He said the assistance given by people, including numerous authorities, to recreate the final leg of the marathon had been fantastic.
He said meeting John and Jeanette Hindmarsh, who still own Hindmarsh Station, had been incredible.
“They are just both the salt of the earth,” he said. “They have lived on the land for more than 50 years and done it hard but they will again welcome cars into the station, into their home to mark the event.
“I was welcomed into their home as a stranger and come away as a friend - they have been absolutely priceless. Two of the most beautiful people you would meet.”
Both in their 80s, incredibly they even have the original control banners from 1968 which were left on their fence after the event moved on.
“They will again be on display for our 50th anniversary event,” he said.
“It is a chance for people to get together, bringing memories and reflections along to remember those who travelled before us.
“It is a very unique event - possibly an event that could never be held again - literally a race across the world.”
The 2018 version from Wangaratta to Warwick Farm will take three days to complete.
A far cry from the 1968 event where competitors actually travelled from Perth to Warwick Farm in the same time.
“Back in ’68 they did it non-stop – incredible really,” Mr Mason said.
He said John Smaile’s new book on the event had been ‘mind blowing’.
Mr Mason himself will drive a vehicle from the original race.
While researching the event he came across a ‘barn find’ and eventually purchased car number 40, a semi-factory Vauxhall Ventora driven by David Walker, Doug Morris and Brian Jones.
“David is a story on his own,” he said. “Apart from around three hours he had to drive the car all way from Istanbul to Sydney by himself,” he said.
“They had an accident in Turkey where Doug Morris was trapped under the car and severely injured and wasn’t able to participate as a driver for the remainder of the event.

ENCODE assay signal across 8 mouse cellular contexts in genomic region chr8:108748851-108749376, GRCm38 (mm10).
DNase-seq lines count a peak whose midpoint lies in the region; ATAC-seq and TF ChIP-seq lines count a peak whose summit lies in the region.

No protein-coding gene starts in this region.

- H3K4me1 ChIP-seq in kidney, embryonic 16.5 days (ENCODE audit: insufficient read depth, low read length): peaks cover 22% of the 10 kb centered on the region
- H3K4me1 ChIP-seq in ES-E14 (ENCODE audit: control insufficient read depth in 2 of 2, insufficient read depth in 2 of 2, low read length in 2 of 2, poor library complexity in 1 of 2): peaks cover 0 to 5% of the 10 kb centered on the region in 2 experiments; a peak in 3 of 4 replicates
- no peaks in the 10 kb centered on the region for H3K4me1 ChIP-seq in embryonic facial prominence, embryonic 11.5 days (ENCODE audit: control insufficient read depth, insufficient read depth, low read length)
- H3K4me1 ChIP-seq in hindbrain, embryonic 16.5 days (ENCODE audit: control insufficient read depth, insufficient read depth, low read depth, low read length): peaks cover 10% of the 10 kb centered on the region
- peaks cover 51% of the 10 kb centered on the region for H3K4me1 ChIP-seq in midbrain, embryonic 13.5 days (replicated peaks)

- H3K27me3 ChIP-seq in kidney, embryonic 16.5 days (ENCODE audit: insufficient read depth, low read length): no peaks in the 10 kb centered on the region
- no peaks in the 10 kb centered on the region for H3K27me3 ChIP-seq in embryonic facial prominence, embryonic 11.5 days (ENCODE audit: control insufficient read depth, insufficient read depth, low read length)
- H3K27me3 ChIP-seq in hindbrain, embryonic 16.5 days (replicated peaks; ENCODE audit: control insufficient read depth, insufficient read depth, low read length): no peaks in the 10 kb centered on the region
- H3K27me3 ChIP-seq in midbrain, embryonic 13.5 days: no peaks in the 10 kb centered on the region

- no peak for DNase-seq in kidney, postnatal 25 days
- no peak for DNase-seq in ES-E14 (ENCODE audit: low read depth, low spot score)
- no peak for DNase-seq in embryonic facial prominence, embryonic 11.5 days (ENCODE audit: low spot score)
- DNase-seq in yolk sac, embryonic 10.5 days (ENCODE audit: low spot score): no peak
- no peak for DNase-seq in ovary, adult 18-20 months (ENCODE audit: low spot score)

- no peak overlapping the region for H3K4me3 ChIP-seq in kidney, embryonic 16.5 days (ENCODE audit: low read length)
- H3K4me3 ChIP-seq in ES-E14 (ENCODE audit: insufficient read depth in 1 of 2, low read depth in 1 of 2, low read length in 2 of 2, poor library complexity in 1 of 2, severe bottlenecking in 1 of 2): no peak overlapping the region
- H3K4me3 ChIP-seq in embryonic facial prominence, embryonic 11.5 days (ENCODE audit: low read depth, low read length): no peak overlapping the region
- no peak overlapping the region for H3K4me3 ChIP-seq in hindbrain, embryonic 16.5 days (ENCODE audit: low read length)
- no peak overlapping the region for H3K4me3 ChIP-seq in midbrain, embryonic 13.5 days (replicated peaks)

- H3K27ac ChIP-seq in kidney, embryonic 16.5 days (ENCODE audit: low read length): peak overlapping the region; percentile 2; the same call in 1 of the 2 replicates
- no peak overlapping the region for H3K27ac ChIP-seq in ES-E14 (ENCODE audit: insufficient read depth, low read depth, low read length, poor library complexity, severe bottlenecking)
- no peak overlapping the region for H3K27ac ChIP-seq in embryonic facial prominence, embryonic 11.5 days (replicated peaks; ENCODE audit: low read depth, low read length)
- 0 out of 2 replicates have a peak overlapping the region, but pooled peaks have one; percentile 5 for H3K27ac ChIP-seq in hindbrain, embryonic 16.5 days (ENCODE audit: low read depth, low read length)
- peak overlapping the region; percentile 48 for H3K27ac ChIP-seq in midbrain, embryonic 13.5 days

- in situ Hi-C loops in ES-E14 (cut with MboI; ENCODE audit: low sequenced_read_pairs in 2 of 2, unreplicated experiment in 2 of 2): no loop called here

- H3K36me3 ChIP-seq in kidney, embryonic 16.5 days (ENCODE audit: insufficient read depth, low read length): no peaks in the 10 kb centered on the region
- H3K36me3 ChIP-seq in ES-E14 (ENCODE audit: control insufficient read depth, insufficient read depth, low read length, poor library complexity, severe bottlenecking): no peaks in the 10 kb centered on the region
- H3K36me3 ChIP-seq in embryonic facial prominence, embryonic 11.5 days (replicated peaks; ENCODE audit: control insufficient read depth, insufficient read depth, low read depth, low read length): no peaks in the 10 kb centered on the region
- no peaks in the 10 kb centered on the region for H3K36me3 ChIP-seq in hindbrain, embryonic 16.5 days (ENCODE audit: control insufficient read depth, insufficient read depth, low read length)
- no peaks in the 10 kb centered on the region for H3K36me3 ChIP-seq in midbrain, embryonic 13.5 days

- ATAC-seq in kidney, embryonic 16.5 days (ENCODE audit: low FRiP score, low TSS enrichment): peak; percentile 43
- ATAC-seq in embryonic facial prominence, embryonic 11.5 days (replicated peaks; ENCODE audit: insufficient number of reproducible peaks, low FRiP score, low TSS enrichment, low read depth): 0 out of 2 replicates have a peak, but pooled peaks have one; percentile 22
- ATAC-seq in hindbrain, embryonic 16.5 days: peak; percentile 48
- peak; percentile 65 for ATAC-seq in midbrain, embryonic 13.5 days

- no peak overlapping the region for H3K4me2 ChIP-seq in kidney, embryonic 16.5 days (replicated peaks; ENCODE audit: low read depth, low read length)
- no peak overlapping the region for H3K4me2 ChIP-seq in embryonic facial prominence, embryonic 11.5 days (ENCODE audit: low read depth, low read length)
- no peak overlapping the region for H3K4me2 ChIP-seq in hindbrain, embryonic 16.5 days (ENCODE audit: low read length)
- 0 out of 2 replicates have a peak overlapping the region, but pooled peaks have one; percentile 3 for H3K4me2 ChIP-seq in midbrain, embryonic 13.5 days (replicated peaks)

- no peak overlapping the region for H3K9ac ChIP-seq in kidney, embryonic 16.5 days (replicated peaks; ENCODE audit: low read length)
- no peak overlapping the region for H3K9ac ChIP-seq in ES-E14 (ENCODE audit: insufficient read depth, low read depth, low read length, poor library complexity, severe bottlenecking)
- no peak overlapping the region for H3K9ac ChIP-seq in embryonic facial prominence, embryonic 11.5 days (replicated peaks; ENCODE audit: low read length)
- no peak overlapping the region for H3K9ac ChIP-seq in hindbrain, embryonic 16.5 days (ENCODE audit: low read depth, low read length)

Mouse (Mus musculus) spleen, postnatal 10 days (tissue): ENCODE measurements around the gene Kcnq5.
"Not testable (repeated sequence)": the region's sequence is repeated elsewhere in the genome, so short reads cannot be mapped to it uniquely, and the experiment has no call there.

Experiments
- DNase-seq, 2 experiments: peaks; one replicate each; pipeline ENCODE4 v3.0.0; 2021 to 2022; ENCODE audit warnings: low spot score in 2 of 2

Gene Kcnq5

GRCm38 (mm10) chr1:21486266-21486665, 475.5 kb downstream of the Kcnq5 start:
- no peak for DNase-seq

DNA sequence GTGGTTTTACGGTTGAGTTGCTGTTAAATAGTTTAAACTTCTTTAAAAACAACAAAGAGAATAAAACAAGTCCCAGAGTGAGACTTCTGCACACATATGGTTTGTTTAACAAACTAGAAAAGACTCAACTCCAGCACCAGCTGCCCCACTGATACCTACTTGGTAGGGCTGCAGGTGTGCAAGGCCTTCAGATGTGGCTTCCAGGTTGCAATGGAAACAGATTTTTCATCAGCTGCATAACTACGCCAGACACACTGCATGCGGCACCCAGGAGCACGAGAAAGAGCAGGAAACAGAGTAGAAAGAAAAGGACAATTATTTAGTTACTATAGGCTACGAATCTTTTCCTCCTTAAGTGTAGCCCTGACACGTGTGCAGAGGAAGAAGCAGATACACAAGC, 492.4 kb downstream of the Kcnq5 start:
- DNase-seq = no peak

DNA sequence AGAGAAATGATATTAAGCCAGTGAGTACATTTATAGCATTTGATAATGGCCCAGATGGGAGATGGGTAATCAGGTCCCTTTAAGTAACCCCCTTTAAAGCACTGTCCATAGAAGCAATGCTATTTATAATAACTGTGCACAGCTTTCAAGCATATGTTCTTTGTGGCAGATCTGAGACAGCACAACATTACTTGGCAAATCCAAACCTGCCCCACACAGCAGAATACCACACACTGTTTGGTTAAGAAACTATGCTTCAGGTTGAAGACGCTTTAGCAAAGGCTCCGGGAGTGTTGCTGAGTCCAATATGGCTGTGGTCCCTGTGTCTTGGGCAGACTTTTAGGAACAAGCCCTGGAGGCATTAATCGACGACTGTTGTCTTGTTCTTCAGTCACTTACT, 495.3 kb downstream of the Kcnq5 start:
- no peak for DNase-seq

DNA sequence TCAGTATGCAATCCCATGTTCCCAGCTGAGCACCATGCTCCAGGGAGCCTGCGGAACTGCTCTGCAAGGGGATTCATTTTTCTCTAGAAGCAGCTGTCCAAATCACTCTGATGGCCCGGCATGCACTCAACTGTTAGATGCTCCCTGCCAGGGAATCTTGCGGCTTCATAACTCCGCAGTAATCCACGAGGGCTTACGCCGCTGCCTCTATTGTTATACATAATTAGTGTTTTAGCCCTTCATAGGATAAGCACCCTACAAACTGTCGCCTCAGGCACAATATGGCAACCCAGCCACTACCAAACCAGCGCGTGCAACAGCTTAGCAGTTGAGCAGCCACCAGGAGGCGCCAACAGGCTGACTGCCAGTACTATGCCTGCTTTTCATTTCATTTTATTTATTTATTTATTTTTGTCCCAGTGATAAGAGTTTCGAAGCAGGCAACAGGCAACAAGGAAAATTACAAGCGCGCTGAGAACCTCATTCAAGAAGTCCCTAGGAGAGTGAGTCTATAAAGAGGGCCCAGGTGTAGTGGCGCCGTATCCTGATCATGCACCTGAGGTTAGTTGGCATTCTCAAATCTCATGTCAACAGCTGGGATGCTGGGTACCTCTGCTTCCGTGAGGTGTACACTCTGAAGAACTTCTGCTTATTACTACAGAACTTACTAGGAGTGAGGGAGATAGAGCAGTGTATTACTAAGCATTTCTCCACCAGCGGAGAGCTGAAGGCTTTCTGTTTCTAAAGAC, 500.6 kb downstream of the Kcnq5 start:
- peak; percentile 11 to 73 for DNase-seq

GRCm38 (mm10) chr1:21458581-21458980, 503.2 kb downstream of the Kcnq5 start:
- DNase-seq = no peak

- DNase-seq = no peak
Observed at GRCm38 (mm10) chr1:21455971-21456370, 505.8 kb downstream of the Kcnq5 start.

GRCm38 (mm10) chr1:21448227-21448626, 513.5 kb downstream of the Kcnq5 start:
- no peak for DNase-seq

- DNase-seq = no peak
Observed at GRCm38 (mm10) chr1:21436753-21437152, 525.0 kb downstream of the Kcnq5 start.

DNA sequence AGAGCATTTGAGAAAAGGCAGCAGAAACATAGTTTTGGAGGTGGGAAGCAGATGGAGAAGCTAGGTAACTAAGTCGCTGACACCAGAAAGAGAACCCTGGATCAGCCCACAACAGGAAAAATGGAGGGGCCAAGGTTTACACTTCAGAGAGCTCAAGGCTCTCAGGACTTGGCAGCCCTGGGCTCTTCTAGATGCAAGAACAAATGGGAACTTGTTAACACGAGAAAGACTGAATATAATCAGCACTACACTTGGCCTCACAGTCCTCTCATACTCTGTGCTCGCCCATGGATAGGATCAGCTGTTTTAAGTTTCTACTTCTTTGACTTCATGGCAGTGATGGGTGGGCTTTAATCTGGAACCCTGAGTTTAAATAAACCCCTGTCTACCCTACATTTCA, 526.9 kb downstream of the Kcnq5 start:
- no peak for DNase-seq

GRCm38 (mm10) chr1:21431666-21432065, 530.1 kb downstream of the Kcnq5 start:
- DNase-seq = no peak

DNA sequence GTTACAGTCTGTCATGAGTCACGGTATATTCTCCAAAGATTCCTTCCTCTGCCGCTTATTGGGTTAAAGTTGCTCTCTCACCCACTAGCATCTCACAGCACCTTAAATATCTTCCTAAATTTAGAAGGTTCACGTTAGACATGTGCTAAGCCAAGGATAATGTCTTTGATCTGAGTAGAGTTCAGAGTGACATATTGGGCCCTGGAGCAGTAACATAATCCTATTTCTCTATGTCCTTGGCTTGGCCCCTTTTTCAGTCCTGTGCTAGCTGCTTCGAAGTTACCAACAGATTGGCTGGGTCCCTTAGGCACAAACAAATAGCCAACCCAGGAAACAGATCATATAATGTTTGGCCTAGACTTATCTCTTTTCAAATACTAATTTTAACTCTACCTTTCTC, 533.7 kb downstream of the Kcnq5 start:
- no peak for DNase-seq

“The teams needed to have a navigator and a driver, so David ended up driving the rest of the route.”
Mr Mason found the Ventora in Karuah, north of Raymond Terrace.
“There was a comment on Facebook that suggested the car was still in Australia,” he said.
“I contacted a friend in the Vauxhall Car Club and got some info the car had been for sale years previously, I rang the number and got onto Brian who still had the car.
“I ended up buying it, did some restoration, mainly mechanical. I didn’t want to touch the car itself.”
The Ventora finished 52nd of the 56 cars which finished the event.
Other cars from the original event which will take part in the anniversary event includes - car 4 Tony Fall and Mike Wood’s Austin 1800 MBC Factory prepared car which finished 24th overall; car 45, the second of the Hillman Hunters of RAF Motorsport car driven by Carrington and King, which finished 32nd and was a backup for eventual winner Andrew Cowan (car 75) and would have been sacrificed if Cowman’s car had trouble; car 43 the Gerry Lister and Andre Welinskis Volvo 144s which came 13th; car 76 the Holden Monaro of Barry Ferguson and Dave Johnson now owned by Shoalhaven local Steve Byrne will take part; and car 2 the Ford Falcon XR GT Harry Firth and Hoinville Graham finished 8th.
The anniversary event will be in Nowra on Sunday, December 16, having paid respects to Bianchi at Tianjara on the route from Hindmarsh Station.
If you would like to see the cars some will be on show at the Shoalhaven Ex-Servicemen’s Sports Club at Worrigee from around 5.30pm
Bridge brothers weren’t going to miss seeing the rally, even if it did cost one of them a job
For motorsporting mad brothers Keith and Bob Bridge, the chance to see the London to Sydney Marathon was simply too good to pass up.
The brothers had already started their racing careers, both on the track and in the dirt rallying, following in the footsteps of their late older brother Alfred, who actually raced a Peugeot 203 at Bathurst in 1960-61.
Incidentally a car Keith still owns and drives today.